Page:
GARLAND, Texas — Protesters holding signs against Shariah Law and the Islamic State shouted "go back home" toward Muslims as their cars crept past to enter the "Stand with the prophet against hate and terror" event that aims to "challenge growing Islamophobia in American society," which was held less than two weeks after Parisians' lives were rattled by terrorist attacks committed by radical Islamic jihadists that left 17 people dead.
For the hundreds of protesters who traveled near and far to counter what they see as encroaching Islamization in Europe, Canada and the United States, their fears are justified. Many Muslims, however, expressed deep concerns about the vicious verbal attacks that were shouted against them, and said their hope is for unity and understanding in their communities where some see them as nothing more than a potential terror threat.
According to the "Stand with the prophet" conference website, one objective of Saturday's event was to raise money to build a Strategic Communication Center "for the Muslim community, which will develop effective responses to anti-Islamic attacks, as well as to train young Muslims in media." more >>
Oklahoma's newly elected Republican Senator, James Lankford, was appointed the new co-chairman of the Congressional Prayer Caucus, the caucus' co-chair and founding member, Rep. Randy Forbes, R-Va., announced on Thursday.
The caucus, which works to protect individuals' rights to religious freedoms, including the right to freely pray, consists of a bipartisan group of 80 Congress members. The 46-year-old Lankford, who joined the caucus when he first won election as a representative in 2010, becomes the first senator involved in the caucus, making it a bicameral assembly.
"The Congressional Prayer Caucus has worked successfully to advocate for and protect values that are fundamental to the fabric of our nation, and I'm honored to serve as co-chairman," Lankford said in a statement shared with The Christian Post. "This Caucus has worked together on a bipartisan basis to preserve the presence of religion, faith, and morality in the marketplace of ideas. It is vitally important that Congress respects these values in public policy, as well as culture." more >>
Atlanta Mayor Kasim Reed's decision to terminate Kelvin Cochran last week was unconstitutional, according to attorneys working with the ousted fire chief as he explores legal options to sue the City.
In a recent press release, Alliance Defending Freedom Senior Counsel Kevin Theriot sternly criticized Reed's controversial firing of Cochran on Jan. 6, one month after he was suspended without pay and forced to undergo sensitivity training for espousing his Christian beliefs in a book and handing out copies to employees.
The case has sparked nationwide debates about free speech and religious freedom and whether Cochran's First Amendment rights were violated. more >>
Atlanta's Mayor Muhammad Kasim Reed says that he has been called the "Antichrist" and "a Muslim" since terminating Fire Chief Kelvin Cochran and despite being subject to harassment and alarming threats, he stands by his controversial decision.
On Jan. 6 Cochran, a devout Christian, was fired by Reed for espousing his religious beliefs in a self-published book and distributing copies to fellow employees. The termination sparked widespread outrage and protests and also drew a firestorm of criticism from prominent Christian leaders including evangelist Franklin Graham and Family Research Council President Tony Perkins, who say Cochran's First Amendment rights have been violated.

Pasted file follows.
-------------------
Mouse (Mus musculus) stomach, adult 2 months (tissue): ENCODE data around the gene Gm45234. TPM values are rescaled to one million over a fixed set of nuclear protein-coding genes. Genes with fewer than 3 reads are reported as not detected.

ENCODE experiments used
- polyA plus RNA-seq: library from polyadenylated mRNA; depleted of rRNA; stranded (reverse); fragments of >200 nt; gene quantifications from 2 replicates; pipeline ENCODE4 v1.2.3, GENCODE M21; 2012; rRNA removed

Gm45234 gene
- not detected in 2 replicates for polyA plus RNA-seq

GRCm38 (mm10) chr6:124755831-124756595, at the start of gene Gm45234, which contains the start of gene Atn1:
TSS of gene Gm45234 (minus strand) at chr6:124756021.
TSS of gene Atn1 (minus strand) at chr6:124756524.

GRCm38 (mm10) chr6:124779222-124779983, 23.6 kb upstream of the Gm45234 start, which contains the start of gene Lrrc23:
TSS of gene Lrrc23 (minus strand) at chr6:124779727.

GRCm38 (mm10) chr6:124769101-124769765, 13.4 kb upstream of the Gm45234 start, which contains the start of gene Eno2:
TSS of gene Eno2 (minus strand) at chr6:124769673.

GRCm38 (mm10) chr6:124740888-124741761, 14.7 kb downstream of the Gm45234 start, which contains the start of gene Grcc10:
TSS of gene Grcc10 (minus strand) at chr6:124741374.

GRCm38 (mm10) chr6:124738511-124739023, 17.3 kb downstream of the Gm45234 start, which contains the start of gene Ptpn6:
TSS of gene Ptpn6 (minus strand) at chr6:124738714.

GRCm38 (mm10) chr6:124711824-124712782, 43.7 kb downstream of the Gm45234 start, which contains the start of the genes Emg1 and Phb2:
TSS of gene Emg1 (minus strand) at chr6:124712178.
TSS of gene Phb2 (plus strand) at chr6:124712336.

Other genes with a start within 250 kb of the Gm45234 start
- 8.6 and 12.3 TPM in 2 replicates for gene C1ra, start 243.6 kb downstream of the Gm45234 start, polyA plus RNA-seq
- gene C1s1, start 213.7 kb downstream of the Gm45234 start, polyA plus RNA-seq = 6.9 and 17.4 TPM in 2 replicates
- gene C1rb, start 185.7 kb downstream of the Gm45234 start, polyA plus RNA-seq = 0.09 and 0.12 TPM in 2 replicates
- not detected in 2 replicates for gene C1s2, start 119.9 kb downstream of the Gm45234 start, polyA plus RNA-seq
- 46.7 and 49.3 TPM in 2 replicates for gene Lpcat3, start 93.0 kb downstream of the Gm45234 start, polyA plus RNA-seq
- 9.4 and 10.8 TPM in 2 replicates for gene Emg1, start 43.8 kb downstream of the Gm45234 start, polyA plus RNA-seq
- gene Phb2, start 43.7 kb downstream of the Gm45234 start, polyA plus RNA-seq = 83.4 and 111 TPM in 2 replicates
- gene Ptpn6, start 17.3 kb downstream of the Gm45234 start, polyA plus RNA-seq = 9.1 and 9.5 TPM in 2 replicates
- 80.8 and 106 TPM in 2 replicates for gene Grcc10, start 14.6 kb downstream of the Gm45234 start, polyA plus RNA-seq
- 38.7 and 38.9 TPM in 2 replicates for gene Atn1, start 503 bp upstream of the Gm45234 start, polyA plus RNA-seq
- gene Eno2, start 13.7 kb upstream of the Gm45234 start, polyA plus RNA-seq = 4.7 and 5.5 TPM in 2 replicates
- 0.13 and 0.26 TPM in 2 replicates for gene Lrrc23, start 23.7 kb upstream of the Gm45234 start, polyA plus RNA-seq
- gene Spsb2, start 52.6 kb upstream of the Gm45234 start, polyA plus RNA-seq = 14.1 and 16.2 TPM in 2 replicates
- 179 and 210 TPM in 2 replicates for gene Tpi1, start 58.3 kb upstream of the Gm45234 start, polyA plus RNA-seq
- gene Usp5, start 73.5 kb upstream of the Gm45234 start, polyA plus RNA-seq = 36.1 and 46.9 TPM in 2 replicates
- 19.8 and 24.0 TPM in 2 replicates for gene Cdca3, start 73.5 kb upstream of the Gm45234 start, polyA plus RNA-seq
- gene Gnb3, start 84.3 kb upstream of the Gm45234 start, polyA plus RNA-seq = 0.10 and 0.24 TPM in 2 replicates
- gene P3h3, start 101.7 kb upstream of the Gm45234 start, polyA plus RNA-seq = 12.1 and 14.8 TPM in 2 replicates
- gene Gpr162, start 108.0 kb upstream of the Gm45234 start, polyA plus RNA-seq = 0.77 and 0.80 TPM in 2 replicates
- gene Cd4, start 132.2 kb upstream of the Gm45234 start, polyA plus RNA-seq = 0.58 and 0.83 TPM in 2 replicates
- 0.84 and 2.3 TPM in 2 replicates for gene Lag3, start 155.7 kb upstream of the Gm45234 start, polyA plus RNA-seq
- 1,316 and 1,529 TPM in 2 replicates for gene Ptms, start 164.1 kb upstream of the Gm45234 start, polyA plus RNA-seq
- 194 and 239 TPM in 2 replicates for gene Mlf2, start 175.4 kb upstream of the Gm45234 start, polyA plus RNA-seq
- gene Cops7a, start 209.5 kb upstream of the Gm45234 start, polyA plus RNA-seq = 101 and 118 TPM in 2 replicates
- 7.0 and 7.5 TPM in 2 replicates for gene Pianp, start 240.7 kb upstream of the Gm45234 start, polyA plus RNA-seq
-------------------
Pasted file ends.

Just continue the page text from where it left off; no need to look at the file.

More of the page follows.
"The only part that I really don't like is just the tone and tenor of the comments that have been directed to me and the threat that this has caused to the safety of my family," Reed said in his first sit down with Atlanta's WXIA. more >>
Numerous residents in a small town in North Carolina gathered on Sunday to peacefully protest the city's decision to remove a memorial, featuring a soldier kneeling before a cross and christian flag, from its central park after council members voted that it could no longer afford a $2 million court battle to preserve it.
After the King city council voted 3-2 last week to remove the "praying soldier" statue and Christian flag from its central park, the town completely succombed to the legal pressure of a years-long lawsuit filed by a former U.S. Army veteran, who was offended by the memorial's religious implications.
With the town having already spent $50,000 in legal fees to help preserve the monument from the lawsuit, three city council members, who all voted in favor of the motion to remove the monument, didn't want to waste anymore of its taxpayers' dollars on the court battle, which has been estimated to cost the city about $2 million if it wanted to fight the case until the very end. more >>
Pope Francis and Coptic Orthodox Patriarch Tawadros II have separately said that while the terror attacks on France last week were wrong, it is not right for people to insult the faith of others. The sentiment has been echoed by Turkey Prime Minister Ahmet Davutoglu, who warned that his country will not tolerate drawings of Muhammad, such as the ones made by satirical newspaper Charlie Hebdo.
"You cannot provoke. You cannot insult the faith of others. You cannot make fun of the faith of others," Francis told journalists when asked about the Charlie Hebdo situation on Thursday, The Associated Press reported.
A terror attack last week on the offices of Charlie Hebdo in Paris left 12 people dead, and 17 in total were killed in other attacks carried out by Islamic extremists. The French magazine was attacked because of its drawings of Muhammad, considered a prophet in Islam, Al-Qaeda's branch in Yemen revealed when taking responsibility for organizing the attack. more >>